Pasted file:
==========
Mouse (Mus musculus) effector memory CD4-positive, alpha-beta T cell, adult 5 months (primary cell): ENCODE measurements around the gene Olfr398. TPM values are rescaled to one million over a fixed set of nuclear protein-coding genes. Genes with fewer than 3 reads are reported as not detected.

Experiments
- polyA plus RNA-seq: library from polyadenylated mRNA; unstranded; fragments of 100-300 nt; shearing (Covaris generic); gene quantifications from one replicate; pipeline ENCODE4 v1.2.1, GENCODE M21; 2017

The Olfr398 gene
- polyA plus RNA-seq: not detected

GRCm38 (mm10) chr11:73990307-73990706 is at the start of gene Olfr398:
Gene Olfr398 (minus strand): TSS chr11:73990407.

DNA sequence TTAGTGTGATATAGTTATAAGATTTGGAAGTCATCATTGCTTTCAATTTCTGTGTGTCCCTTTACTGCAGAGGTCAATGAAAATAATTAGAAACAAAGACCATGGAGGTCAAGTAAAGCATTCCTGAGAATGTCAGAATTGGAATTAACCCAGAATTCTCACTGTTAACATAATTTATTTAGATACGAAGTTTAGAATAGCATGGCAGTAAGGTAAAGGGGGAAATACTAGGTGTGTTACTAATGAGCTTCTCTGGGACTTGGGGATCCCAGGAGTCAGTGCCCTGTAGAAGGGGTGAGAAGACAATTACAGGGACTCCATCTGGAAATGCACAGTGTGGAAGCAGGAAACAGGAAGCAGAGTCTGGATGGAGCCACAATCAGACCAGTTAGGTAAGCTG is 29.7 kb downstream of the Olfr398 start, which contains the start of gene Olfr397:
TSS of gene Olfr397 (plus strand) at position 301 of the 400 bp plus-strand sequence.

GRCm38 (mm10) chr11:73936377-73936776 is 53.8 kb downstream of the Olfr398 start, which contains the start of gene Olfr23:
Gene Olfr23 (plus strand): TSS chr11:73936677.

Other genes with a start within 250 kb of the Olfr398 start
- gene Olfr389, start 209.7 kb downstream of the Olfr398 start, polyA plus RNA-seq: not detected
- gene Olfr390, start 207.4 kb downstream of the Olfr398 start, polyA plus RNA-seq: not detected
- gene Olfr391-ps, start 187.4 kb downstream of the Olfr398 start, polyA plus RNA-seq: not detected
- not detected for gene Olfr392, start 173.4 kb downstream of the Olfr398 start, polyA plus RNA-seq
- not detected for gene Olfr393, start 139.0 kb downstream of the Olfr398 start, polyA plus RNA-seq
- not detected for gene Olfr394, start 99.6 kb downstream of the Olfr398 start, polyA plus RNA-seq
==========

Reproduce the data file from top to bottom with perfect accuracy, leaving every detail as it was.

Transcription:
Mouse (Mus musculus) effector memory CD4-positive, alpha-beta T cell, adult 5 months (primary cell): ENCODE measurements around the gene Olfr398. TPM values are rescaled to one million over a fixed set of nuclear protein-coding genes. Genes with fewer than 3 reads are reported as not detected.

Experiments
- polyA plus RNA-seq: library from polyadenylated mRNA; unstranded; fragments of 100-300 nt; shearing (Covaris generic); gene quantifications from one replicate; pipeline ENCODE4 v1.2.1, GENCODE M21; 2017

The Olfr398 gene
- polyA plus RNA-seq: not detected

GRCm38 (mm10) chr11:73990307-73990706 is at the start of gene Olfr398:
Gene Olfr398 (minus strand): TSS chr11:73990407.

DNA sequence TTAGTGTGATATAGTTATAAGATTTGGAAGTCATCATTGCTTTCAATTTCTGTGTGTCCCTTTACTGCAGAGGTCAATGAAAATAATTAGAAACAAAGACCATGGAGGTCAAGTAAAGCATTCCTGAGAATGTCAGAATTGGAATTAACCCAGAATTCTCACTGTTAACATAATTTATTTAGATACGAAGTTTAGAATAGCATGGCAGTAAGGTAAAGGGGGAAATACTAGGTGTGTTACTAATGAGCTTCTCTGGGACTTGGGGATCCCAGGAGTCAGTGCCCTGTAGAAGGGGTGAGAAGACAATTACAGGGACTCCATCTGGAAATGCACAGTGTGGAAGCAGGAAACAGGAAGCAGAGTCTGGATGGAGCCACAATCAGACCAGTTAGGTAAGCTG is 29.7 kb downstream of the Olfr398 start, which contains the start of gene Olfr397:
TSS of gene Olfr397 (plus strand) at position 301 of the 400 bp plus-strand sequence.

GRCm38 (mm10) chr11:73936377-73936776 is 53.8 kb downstream of the Olfr398 start, which contains the start of gene Olfr23:
Gene Olfr23 (plus strand): TSS chr11:73936677.

Other genes with a start within 250 kb of the Olfr398 start
- gene Olfr389, start 209.7 kb downstream of the Olfr398 start, polyA plus RNA-seq: not detected
- gene Olfr390, start 207.4 kb downstream of the Olfr398 start, polyA plus RNA-seq: not detected
- gene Olfr391-ps, start 187.4 kb downstream of the Olfr398 start, polyA plus RNA-seq: not detected
- not detected for gene Olfr392, start 173.4 kb downstream of the Olfr398 start, polyA plus RNA-seq
- not detected for gene Olfr393, start 139.0 kb downstream of the Olfr398 start, polyA plus RNA-seq
- not detected for gene Olfr394, start 99.6 kb downstream of the Olfr398 start, polyA plus RNA-seq